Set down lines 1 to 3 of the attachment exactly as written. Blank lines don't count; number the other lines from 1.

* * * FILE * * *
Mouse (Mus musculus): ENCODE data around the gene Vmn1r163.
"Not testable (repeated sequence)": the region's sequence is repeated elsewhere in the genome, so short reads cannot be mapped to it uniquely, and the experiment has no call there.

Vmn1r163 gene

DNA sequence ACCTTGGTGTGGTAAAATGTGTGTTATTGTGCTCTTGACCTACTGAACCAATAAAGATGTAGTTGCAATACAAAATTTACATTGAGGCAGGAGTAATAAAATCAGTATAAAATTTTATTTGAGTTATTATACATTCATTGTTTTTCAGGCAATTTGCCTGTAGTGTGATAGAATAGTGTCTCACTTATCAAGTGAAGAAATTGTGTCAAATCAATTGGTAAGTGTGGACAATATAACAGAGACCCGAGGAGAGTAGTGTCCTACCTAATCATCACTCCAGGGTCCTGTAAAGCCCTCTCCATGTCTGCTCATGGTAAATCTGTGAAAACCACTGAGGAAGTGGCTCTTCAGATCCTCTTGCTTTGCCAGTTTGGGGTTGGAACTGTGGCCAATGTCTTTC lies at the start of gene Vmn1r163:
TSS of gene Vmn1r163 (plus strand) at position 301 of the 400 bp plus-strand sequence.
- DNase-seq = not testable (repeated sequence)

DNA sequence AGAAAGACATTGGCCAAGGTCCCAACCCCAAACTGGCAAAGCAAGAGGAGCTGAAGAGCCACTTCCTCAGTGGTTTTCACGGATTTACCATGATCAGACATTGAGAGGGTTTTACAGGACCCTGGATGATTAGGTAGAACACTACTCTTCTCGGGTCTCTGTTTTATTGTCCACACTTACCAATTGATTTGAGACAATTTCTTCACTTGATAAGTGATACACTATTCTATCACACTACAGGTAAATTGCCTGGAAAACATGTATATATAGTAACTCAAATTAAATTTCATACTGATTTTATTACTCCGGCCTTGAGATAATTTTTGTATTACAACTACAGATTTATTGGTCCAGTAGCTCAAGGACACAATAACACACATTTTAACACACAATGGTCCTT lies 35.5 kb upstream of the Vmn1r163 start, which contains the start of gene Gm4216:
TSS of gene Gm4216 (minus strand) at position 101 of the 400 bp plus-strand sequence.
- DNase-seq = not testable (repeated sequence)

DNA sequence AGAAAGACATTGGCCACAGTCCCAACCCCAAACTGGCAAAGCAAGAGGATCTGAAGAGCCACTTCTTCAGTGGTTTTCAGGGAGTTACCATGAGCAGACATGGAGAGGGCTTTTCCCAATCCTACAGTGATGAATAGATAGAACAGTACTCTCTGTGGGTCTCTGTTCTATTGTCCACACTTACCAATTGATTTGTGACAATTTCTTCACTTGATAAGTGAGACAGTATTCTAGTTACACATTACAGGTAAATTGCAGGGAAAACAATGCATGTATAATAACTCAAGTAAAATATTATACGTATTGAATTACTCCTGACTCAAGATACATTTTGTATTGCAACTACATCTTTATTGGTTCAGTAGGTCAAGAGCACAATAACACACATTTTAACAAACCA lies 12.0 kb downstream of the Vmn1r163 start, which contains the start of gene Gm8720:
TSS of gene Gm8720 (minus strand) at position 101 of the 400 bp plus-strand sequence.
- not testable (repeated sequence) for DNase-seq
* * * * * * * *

Mouse (Mus musculus): ENCODE data around the gene Vmn1r163.
"Not testable (repeated sequence)": the region's sequence is repeated elsewhere in the genome, so short reads cannot be mapped to it uniquely, and the experiment has no call there.

Vmn1r163 gene